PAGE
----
Villa Médicis Publication date : December 11, 2008
Pierre-Jean Rémy was the director of the prestigious French Academy in Rome, from 1994 to 1997. This is the diary that he kept of those years, during which he organised exhibitions, concerts and lectures at the Academy, creating a fertile meeting place for artists, writers and sponsors, from all over the world.
As director, Rémy was in charge of the Academy's pensionnaires (resident artists and scholars), and he has many tales to tell of their occasional eccentricities and demands but also of their immense talent.
His many illustrious predecessors in the task of directing the Villa Medici include the painter Balthus, who breathed new life into the Academy. During the past thirty-five years the Academy has become one of the main centres of French cultural life abroad. The recent nomination of a new director created a stir in the French press, when the initial nominee had to be withdrawn and a new one found.
Founded by Louis XIV to enable French artists to study art and architecture in Rome, the Academy has grown and developed over the centuries. Today, it welcomes writers, scriptwriters, and art historians, among others. For more than two hundred years, the French Academy has been housed in the elegant Villa Medici, in the Borghese Gardens.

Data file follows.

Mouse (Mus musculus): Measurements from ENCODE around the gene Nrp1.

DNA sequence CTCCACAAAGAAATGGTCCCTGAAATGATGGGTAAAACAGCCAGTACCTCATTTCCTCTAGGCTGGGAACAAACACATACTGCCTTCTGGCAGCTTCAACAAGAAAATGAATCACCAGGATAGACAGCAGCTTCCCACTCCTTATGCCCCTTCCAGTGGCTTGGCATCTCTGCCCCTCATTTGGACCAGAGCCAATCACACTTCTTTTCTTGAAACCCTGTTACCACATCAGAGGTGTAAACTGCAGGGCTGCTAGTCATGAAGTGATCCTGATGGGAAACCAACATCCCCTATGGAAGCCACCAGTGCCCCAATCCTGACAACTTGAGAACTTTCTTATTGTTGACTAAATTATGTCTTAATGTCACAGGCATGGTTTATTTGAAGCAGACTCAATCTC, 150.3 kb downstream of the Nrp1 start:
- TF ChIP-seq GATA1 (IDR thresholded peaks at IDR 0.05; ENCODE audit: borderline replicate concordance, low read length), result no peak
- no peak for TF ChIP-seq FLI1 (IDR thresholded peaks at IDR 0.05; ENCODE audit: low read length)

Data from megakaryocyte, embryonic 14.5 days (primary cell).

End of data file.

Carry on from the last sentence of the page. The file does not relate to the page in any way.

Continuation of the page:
Rémy has kept a journal all his life, and his writer's eye observes the intense life of the Villa Medici with enthusiasm — and humour. Obscure squabbles, bureaucratic fantasies, but also great moments of creativity: candidly and indulgently, Rémy recounts life in the idyllic gardens where Berlioz was so unhappy, and in the Villa Medici itself, the object of so many hopes and dreams. In the process, he gives us a taste of life in the surrounding Eternal City, in Roman society, and in Italy.
Balancing caustic wit and poetic reverie, Rémy's diary paints a unique portrait of what is sometimes ironically known as the artistic life; but he also shares the joy he feels at being in and of Rome itself. He reveals to the reader a particular moment in world art and culture, with all its contradictions, during the last years of the past century.
Pierre-Jean Rémy has written more than fifty novels. An opera, theatre and music lover, he recently published a biography on Karajan. He is a member of the Académie Française, and was the recipient of the 1971 Renaudot Prize for Le Sac du Palais d'été, and of the Académie Française's 1986 Grand Prix for fiction for Une ville immortelle.